Outlook Afghanistan op-ed published April 24, 2012
The recent Taliban attacks targeting Western embassies and parliament in Kabul, and government buildings in other provinces on April 15 has caused a revived confidence, support and pride of ordinary Afghans for our National Security Forces. The fact that Special Forces units and police gunned down 36 terrorists with minimum ISAF air support and least civilian and security forces’ casualties show the increasing capability of our forces, particularly the elite Special Forces units who are no less in performance than special operation forces of other regional countries.
It took the Special Service Group (SSG) of Pakistan Army nineteen hours to clear the Generals Headquarters in Rawalpindi when it came under attack in October 2009 by a group of nine militants. Nine commandos and three civilians were killed. Similarly, the bunch of LeT terrorists took Mumbai city hostage for three days killing 164 people in 2008 attacks. Of course the Afghan forces cannot be compared, but we have to keep in mind that It has been just a decade that the Afghan Security Forces were established. The Special Forces units are as new as a few years. But they have been performing extraordinary.
There is a perception that our forces are being trained by the best military mentors—NATO—in the world, but the US strategy of building Afghan National Security Forces (ANSF) during the last ten years has had deep flaws, mainly focusing quantity rather than quality. Even now with the rush of withdrawal strategy, they are still reluctant to build our Air Force and provide ANSF with best equipment. The Special Operations units have been trained well and we see the result. It is a separate topic to be addressed.
In the war of perception, the latest attacks in Kabul generated greater support for ANSF among ordinary Afghans. For the first time, I see volunteer youth groups campaigning to cover the walls of Kabul with billboards, posters and banners praising ANSF with pride. The larger public perception was reflected in media reports. The widespread photo of one commando with his bloodied knees after the fight with insurgents has emerged as a symbol of ordinary Afghan’s pride and confidence in our troops. One particular photo viral on social media among Afghans portrayed something deeper than symbolic heroism. A photo of Taliban suicide bomber in women dressing was titled “Karzai’s Brother”, next to the photo of the wounded commando titled “Our Brother”.
Actually it’s not surprising that President Karzai, despite the continued bloodshed of militants, once again called them “brothers”, a day after the April 15 attacks. If I was a soldier with ANSF, I would wonder why I am fighting the “brothers” of my Commander-in-Chief.
In spite of all its problems of lack of professionalism and resources, the ideology and will to fight the enemy is the most important factor to hold our national security forces strong institutionally. Some analysts fear disintegration of ANSF after the US and NATO withdrawal in 2014 and our descent into chaos. With such a Commander-in-Chief, the concerns of fragility of our forces are very valid. When our President calls militants—who our forces are trained to fight—”brothers” in public, the definition of enemy gets blurred. And this cracks the very foundation of our security institutions.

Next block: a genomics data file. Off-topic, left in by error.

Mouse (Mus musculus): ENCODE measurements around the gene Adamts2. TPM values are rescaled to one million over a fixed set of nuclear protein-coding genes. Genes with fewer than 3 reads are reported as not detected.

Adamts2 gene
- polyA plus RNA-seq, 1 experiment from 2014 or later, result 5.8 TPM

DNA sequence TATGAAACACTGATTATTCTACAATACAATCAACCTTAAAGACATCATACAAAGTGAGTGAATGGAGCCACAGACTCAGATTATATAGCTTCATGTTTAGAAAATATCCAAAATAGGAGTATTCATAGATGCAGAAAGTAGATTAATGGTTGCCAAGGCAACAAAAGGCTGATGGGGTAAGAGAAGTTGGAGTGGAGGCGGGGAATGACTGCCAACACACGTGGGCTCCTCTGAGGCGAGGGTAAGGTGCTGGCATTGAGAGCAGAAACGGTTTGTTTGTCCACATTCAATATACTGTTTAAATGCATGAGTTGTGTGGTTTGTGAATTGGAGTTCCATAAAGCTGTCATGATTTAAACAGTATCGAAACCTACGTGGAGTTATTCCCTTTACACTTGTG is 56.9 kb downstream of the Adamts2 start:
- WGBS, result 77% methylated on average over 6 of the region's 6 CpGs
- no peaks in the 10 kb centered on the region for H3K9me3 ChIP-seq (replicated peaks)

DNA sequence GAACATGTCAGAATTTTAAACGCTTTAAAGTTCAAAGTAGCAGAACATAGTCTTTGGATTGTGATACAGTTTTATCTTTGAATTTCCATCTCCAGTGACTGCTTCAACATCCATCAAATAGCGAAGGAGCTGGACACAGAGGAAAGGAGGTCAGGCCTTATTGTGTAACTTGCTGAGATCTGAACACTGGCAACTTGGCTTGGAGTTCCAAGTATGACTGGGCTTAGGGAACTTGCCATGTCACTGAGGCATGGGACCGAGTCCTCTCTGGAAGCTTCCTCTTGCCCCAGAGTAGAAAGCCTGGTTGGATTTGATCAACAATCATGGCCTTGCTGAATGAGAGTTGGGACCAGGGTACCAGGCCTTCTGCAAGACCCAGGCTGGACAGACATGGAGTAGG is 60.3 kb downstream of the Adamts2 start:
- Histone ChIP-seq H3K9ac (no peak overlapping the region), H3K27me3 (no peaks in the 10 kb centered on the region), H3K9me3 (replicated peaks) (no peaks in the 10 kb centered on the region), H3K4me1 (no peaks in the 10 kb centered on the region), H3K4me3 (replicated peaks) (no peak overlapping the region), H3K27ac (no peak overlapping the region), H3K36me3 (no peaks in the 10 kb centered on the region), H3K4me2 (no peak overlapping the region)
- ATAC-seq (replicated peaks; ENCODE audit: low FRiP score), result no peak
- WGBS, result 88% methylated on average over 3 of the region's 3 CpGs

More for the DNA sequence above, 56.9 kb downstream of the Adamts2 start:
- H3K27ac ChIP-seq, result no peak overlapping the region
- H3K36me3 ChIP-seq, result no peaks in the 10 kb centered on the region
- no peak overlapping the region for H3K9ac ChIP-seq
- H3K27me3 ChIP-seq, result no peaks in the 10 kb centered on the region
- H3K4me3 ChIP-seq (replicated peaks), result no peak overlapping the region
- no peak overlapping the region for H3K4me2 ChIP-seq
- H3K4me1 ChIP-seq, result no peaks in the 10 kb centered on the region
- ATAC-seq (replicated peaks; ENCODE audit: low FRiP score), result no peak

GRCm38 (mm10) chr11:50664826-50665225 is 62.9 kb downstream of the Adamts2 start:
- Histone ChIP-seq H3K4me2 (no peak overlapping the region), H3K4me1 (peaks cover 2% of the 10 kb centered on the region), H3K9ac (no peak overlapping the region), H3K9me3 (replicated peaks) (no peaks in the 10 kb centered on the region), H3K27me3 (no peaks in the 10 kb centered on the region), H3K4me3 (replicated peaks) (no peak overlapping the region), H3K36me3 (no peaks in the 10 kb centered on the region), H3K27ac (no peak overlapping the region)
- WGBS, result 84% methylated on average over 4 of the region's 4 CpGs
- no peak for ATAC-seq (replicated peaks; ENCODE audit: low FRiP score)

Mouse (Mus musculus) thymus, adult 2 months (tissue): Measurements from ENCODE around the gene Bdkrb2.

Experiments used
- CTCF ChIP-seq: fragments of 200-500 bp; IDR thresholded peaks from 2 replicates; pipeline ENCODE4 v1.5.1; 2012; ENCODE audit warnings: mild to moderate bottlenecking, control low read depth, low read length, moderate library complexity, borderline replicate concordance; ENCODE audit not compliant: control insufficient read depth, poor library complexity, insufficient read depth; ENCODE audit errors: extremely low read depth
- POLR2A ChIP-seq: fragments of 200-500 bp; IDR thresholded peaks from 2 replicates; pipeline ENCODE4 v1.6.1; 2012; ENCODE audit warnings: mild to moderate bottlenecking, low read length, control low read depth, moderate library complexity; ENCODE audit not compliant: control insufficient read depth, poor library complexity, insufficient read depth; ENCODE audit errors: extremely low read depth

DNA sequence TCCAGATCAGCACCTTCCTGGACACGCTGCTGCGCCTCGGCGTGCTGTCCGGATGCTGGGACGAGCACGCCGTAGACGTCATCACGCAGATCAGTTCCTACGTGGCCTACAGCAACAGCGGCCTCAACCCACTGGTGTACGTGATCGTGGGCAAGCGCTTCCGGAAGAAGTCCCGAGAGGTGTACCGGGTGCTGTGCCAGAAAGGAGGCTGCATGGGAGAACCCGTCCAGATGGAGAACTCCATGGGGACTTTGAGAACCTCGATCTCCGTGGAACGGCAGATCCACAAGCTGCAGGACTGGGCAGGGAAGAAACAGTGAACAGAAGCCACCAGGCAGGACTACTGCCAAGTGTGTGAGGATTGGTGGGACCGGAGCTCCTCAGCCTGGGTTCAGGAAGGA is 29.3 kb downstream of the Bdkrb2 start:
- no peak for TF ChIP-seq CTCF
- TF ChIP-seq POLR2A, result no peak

When the news flashed on screens that Kandahar MP Naeem Lalai Hamidzai has taken position on the rooftop of parliament and fighting next to ANA troops against the militants who had stormed an under-construction building beside parliament, I was glad. I thought it was an important but symbolic public message of showing support to our forces by fighting beside them against the enemy.
However, later I watched the video of MP Lalai Hamidzai holding a machinegun, with a cup of green tea put beside him, opening burst of firing to every direction. A group of ANA soldiers and his private guards are laughing, while an officer on walky-talky urging the MP to stop firing as it could kill police who were engaged with militants inside the building, while one of Hamidzai’s guards filming all this drama. Then I realized it was a publicity stunt, as stupid as the Taliban commander in Paktika who had turned self in for $100-reward on ‘wanted’ poster.
President Karzai’s public remarks about his “brothers” are no surprise as he does not trust ANSF. Former NDS Chief Amrullah Saleh in an excellent analysis of politicization of our security forces on BBC Farsi and Al Jazeera has written; “When the president ventures out to pay a visit to a unit of the national police, national army, or intelligence, his personal security detail, called the President Protection Service (PPS), disarms everyone in advance. It sends the message that the only loyal unit to the president and the system is the PPS, comprised of 750 people who guard and protect him.”
The latest Taliban attack is a late reminder that our National Security Forces have been long deprived of the much-important, even if symbolic, public support. It is a reminder that we, ordinary Afghans, need to rally mass awareness campaign of support for our security forces, no matter if our President blurs the difference between “brother” and enemy.